There are six science labs and 12 science classrooms.

“Now we have classrooms and lab spaces that are specifically designed for their intended purpose,” said Singh.

A typical classroom in the new high school.

He said, for example, the outer wing science labs are classified as chemistry labs.

“They have specialized table tops that can handle chemical spills, chemical showers, protective fume hoods that allow for teacher demonstration,” said Singh. “A few of our science classrooms have a shared lab space, so one teacher can present the lesson while another works through a lab activity.”

There are three art rooms as well as vocal and instrumental music rooms that include: one large band room (with recording capabilities), one large choir room, music practice rooms, and storage areas.

“The art labs allow for greater expansion of the art programs,” said Singh. “Our new ceramics lab comes complete with 16 pottery wheels, in-lab floor drainage, and three firing kilns.”

Additional educational spaces include specialized learning areas, a lecture hall, production career-technical lab, business/computer lab, production lab, child development lab, life skills lab, business classroom, equipped special needs classroom, and a library/media center with a multi-media production room.

There’s a 600 seat auditorium with an orchestra pit and state of the art lighting, sound, projection, scene shop, dressing rooms, and overhead catwalk system.

Where the previous high school had one gymnasium, the new school has two – a 1,500 seat competition gym and an auxiliary gym.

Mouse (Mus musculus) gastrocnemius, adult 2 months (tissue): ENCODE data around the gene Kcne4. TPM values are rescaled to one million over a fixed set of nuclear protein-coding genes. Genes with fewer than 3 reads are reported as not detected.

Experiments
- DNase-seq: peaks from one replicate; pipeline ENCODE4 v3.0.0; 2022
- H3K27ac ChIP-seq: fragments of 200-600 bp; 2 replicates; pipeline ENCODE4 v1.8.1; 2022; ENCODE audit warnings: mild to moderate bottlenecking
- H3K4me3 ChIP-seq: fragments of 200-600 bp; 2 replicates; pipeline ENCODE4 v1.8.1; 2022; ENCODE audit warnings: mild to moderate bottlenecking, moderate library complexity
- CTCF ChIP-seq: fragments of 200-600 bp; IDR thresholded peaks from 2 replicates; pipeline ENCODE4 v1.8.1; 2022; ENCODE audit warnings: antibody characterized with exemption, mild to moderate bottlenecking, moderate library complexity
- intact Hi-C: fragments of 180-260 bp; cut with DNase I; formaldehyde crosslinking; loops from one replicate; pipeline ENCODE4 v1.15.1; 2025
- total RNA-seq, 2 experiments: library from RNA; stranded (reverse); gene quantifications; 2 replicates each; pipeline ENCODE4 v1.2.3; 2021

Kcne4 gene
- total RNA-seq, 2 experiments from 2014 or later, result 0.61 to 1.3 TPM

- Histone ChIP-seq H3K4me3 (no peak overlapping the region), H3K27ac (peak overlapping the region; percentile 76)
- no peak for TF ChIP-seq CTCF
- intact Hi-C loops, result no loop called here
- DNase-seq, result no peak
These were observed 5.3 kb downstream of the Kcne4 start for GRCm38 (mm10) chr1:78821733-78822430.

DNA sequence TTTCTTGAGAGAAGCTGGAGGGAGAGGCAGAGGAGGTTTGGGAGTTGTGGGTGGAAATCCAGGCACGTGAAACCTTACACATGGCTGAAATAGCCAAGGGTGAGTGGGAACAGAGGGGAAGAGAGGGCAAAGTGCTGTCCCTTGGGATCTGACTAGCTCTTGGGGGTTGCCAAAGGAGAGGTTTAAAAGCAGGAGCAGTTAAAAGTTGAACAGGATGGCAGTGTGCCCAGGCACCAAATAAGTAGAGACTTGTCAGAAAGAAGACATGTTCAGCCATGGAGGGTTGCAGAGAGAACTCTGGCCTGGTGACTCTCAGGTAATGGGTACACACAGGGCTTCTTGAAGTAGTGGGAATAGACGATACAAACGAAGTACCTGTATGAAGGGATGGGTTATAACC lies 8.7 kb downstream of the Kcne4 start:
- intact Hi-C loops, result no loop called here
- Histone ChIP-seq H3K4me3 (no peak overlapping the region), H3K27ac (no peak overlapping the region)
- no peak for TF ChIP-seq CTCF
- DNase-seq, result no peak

“Having a main and an auxiliary gymnasium allows us to have multiple events or classes going on at the same time,” said Warner. “We can have physical education classes taking place at the same time as volleyball practice. It enables us to host large athletic events, such as district and/or state tournaments, which generates revenue for our athletic department. The extra space also allows us to host large community events, athletic or otherwise.”

The gym area also includes a wrestling room, locker rooms, and a physical health/weight room.

A spacious cafeteria dining and commons area adorned in the school colors of red and black welcomes visitors once they enter the school’s front door. This area also serves as lobby space for large events in auditorium and gym.

The school is equipped with modern security and safety features including central locking doors with instantaneous lockdown capability, security cameras and monitoring systems, key fob credential access, fire walls that divide the structure into five sub-buildings, automatic sprinkler system, and a separate bus loop and parking areas.

Singh said student safety and security was a major focus during the design and building process.

“VSWC Architects and Smoot construction did a fantastic job designing the building with student success in mind,” said Singh.

The building is air conditioned and contains high efficiency mechanical and lighting systems as well as enhanced natural lighting. It is handicap accessible with an elevator serving both levels.

The landscaping, tennis courts, and softball fields be completed late this fall.

The first day of school will be Sept. 4.

“The kids and the community will be proud of this school,” said Warner.